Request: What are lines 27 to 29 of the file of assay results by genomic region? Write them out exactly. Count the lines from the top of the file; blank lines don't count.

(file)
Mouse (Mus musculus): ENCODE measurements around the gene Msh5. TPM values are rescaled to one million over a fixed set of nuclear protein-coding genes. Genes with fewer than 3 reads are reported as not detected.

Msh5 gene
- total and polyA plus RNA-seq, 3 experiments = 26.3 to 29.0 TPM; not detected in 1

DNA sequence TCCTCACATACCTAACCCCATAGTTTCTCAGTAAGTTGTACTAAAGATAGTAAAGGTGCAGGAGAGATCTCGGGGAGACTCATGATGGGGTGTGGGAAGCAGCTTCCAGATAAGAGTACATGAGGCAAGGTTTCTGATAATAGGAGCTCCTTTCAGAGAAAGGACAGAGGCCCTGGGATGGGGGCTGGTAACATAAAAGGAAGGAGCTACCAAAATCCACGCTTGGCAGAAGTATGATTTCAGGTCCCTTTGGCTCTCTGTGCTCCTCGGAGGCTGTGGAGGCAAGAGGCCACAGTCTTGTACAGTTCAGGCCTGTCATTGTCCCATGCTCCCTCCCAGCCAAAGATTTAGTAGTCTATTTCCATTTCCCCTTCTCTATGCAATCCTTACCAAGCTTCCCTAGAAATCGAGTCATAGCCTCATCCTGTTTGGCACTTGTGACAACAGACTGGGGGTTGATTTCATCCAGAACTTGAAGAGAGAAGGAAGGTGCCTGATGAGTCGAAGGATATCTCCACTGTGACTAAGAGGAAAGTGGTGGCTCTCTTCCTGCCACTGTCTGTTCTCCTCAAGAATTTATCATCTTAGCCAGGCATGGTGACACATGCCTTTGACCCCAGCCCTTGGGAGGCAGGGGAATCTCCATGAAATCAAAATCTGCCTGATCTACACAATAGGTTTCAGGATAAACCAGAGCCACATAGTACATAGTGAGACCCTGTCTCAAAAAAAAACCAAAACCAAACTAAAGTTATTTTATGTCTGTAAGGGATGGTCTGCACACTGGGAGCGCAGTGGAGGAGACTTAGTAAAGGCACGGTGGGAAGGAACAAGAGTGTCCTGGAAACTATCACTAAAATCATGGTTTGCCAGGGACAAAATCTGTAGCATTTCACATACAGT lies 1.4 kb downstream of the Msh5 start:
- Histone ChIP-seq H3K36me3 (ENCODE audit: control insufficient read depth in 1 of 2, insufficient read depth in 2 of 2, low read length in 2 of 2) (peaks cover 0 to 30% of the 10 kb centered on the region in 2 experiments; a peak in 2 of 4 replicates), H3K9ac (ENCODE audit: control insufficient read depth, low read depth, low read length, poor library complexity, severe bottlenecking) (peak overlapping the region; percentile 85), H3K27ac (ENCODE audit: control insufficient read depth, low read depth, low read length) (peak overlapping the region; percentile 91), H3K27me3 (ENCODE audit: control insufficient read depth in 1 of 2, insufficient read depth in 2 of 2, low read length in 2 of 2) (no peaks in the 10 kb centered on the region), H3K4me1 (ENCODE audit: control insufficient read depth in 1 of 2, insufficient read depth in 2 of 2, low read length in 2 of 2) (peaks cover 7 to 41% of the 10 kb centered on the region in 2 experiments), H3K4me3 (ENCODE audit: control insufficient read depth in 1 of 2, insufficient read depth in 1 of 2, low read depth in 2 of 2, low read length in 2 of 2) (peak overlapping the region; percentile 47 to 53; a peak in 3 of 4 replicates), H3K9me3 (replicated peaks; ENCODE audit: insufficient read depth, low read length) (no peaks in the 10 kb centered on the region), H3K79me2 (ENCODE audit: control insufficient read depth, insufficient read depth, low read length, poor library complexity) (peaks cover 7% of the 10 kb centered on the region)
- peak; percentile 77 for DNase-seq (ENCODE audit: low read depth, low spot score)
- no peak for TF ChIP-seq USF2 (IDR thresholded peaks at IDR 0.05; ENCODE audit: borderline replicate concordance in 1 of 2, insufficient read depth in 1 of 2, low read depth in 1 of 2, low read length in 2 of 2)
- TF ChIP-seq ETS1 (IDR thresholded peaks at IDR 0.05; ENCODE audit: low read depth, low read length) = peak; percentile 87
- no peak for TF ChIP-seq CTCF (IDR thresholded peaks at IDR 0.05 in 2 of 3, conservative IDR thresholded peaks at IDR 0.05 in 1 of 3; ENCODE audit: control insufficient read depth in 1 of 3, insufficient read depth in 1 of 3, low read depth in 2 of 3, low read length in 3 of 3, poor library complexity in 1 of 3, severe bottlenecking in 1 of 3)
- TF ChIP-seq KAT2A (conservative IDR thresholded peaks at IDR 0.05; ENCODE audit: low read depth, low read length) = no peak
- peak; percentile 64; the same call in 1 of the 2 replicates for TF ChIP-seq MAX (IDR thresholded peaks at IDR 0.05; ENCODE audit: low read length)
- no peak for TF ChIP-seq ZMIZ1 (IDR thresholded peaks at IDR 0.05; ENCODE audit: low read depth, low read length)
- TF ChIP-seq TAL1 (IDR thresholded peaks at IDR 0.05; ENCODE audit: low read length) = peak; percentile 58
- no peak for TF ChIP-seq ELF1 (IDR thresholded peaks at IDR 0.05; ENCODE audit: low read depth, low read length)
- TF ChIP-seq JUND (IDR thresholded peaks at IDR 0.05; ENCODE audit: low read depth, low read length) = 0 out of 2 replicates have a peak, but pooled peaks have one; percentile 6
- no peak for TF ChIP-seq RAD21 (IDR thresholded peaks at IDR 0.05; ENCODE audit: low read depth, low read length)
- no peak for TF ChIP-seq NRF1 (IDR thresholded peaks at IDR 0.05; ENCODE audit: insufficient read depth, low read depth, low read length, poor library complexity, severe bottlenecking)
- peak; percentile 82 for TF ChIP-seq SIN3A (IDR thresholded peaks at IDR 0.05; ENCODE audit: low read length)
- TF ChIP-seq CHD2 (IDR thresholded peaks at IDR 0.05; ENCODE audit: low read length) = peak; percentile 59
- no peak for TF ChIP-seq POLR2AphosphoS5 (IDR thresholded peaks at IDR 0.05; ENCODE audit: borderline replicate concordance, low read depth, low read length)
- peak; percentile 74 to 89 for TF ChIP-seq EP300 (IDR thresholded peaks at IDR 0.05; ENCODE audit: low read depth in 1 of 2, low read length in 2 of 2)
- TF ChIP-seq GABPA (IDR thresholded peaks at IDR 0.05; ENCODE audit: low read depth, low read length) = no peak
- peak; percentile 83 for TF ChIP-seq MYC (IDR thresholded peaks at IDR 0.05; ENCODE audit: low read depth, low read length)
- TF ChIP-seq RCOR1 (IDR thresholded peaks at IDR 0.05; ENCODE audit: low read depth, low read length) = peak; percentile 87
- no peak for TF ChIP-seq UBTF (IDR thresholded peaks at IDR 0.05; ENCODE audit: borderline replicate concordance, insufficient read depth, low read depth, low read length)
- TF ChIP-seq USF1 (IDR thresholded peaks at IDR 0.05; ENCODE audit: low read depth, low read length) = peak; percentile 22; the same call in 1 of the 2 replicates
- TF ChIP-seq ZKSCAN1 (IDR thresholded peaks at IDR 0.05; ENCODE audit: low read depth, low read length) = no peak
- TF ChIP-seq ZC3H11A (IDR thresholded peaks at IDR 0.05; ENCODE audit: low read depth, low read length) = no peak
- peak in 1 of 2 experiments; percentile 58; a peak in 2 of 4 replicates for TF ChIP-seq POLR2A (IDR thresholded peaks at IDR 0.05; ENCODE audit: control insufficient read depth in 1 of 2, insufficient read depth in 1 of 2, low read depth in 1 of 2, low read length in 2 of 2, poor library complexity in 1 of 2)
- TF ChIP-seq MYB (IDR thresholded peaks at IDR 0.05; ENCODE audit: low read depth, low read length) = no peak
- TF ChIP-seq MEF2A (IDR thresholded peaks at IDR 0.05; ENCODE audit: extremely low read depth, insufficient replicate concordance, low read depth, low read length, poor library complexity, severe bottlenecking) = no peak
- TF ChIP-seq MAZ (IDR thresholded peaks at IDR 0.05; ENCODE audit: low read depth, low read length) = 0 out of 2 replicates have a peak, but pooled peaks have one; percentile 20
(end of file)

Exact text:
- TF ChIP-seq ZKSCAN1 (IDR thresholded peaks at IDR 0.05; ENCODE audit: low read depth, low read length) = no peak
- TF ChIP-seq ZC3H11A (IDR thresholded peaks at IDR 0.05; ENCODE audit: low read depth, low read length) = no peak
- peak in 1 of 2 experiments; percentile 58; a peak in 2 of 4 replicates for TF ChIP-seq POLR2A (IDR thresholded peaks at IDR 0.05; ENCODE audit: control insufficient read depth in 1 of 2, insufficient read depth in 1 of 2, low read depth in 1 of 2, low read length in 2 of 2, poor library complexity in 1 of 2)